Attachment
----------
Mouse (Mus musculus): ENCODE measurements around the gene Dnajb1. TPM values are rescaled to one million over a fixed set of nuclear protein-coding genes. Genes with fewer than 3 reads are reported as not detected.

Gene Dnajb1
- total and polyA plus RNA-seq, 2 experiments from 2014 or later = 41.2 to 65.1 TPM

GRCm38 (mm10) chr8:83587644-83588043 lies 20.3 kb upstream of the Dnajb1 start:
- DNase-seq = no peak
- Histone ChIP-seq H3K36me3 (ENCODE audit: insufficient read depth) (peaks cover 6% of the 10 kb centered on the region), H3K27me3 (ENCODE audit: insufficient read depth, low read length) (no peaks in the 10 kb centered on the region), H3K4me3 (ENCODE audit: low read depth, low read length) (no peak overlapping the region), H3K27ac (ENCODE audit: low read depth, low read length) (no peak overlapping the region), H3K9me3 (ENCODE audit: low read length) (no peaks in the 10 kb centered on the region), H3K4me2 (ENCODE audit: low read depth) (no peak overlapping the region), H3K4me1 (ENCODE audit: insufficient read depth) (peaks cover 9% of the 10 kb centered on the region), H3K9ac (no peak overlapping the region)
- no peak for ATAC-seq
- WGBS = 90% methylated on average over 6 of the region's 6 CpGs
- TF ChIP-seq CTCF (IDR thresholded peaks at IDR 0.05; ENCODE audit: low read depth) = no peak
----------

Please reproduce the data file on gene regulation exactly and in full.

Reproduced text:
Mouse (Mus musculus): ENCODE measurements around the gene Dnajb1. TPM values are rescaled to one million over a fixed set of nuclear protein-coding genes. Genes with fewer than 3 reads are reported as not detected.

Gene Dnajb1
- total and polyA plus RNA-seq, 2 experiments from 2014 or later = 41.2 to 65.1 TPM

GRCm38 (mm10) chr8:83587644-83588043 lies 20.3 kb upstream of the Dnajb1 start:
- DNase-seq = no peak
- Histone ChIP-seq H3K36me3 (ENCODE audit: insufficient read depth) (peaks cover 6% of the 10 kb centered on the region), H3K27me3 (ENCODE audit: insufficient read depth, low read length) (no peaks in the 10 kb centered on the region), H3K4me3 (ENCODE audit: low read depth, low read length) (no peak overlapping the region), H3K27ac (ENCODE audit: low read depth, low read length) (no peak overlapping the region), H3K9me3 (ENCODE audit: low read length) (no peaks in the 10 kb centered on the region), H3K4me2 (ENCODE audit: low read depth) (no peak overlapping the region), H3K4me1 (ENCODE audit: insufficient read depth) (peaks cover 9% of the 10 kb centered on the region), H3K9ac (no peak overlapping the region)
- no peak for ATAC-seq
- WGBS = 90% methylated on average over 6 of the region's 6 CpGs
- TF ChIP-seq CTCF (IDR thresholded peaks at IDR 0.05; ENCODE audit: low read depth) = no peak